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Complex Combination Sounds
You will notice that sometimes there can be a number of ways to produce the same sound. For example 'ee' (as in street) 'ea' (as in clean) 'ey' (as in donkey) and 'e_e' (as in scene.)
The following sounds, along with previous combinations are ideally known by the end of the first year at school.
The earlier kids can identify all combination sounds the easier reading is for them. Ensure single lower case sounds and simple digraphs are known first.
Many complex combinations, will have already been encountered, and may have been picked up incidentally in routine words at school, such as rainy when discussing the weather, or in high frequency words such as boy.
Check out Level 3 before continuing with Level 4.
You can either screen shot letter sheets, copy them on your phone, download and print them. Or if on a desktop you can click on the image, press save image then print it.
If you're having difficulty with either you can contact me for pdfs to be sent to you at your email address.
The next lot of sounds are more difficult and are used less frequently so your child may benefit from them being taught in isolation and reinforced as they come up during their oral reading.
I found it's advisable to revise sound combinations and digraphs every fortnight or so.
I was surprised when assessing a Year 3 class at the beginning of the school year how many of them had forgotten their sound combinations during the Christmas holidays. This can greatly affect reading fluency and therefore comprehension.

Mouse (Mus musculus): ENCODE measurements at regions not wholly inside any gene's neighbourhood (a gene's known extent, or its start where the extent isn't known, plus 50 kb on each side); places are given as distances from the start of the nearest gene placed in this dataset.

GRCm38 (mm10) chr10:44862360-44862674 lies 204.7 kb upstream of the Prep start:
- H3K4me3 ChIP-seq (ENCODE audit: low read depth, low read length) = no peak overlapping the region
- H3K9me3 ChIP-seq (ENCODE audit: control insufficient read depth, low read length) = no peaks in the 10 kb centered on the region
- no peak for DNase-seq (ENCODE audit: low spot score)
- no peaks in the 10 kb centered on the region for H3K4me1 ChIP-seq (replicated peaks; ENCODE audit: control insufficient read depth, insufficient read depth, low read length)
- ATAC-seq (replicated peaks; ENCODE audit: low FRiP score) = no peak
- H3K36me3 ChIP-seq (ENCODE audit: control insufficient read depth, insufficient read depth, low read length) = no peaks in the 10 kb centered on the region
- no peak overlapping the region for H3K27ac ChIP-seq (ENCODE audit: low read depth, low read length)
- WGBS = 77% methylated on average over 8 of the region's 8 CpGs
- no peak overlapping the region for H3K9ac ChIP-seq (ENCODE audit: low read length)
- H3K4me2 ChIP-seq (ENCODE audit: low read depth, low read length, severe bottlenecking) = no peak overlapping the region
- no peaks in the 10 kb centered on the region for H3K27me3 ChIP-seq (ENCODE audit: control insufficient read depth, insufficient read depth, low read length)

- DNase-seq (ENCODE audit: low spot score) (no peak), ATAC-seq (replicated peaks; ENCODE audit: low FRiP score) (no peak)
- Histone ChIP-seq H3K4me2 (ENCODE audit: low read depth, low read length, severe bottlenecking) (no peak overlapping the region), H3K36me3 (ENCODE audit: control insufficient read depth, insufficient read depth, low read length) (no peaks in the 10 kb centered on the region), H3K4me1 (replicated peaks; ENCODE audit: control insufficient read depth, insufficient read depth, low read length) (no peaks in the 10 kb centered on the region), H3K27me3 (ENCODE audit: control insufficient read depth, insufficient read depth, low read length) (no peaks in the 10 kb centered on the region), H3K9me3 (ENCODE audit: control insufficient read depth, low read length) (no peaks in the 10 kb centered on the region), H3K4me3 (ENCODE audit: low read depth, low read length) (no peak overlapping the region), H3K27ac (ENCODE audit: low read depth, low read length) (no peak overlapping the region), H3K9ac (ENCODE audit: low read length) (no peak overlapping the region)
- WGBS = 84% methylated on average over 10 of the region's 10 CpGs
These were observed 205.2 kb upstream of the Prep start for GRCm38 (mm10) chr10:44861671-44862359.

It usually takes less than two minutes to go through the lot once they're known.
How to make it fun
Lay out three known digraphs close to each other in a row, (each the correct way up for the child.)
Sit opposite, facing my child ready to play The Phonics Game.
1. Call out a sound (say ch) and both players attempt to snap the sound before the other player.
2. Call out a different sound (say er) and both players attempt to snap the new sound before the other player.
For more Reading Ideas click on the links below:
3. Repeat the process using three different sounds. (say ch, ch, er, ay, er, ay, ch, ay, er, etc) getting faster. You might even change the letter positions.
4. The game continues until you're reasonably sure your child knows the three digraphs involved.
5. Then removing the digraph they appear to know best. Introduce a 'new' digraph that ideally looks different to the others. For example 'oo'. And continue the game again.
6. You can repeat Step 5 over and over again always increasing the number of known digraphs.
For FUN READING GAMES click on the links below:
For FUN MATHS GAMES click on the links below:
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The best parenting advice regarding creating engaged learners is to make learning as much fun as possible. That's why games work best to revise new information. Children practise skills over and over in play situations, yet aren't even aware they're doing it. Best parenting advice.com provides many examples of quick and easy games to help develop both early reading and maths skills.
This site provides examples of what worked for me over decades and you are welcome to use these ideas as you see fit but you do so at your own risk. This site does not provide any guarantee that this information will work in every circumstance with every family or every child. It is your responsibility as a user of this site to ensure that you adhere to any recommended safety suggestions either implicit or explicit on this site and supervise your children while playing any games suggested. Best Parenting Advice.com is not affiliated with any other groups, clubs, religious organizations or educational systems.
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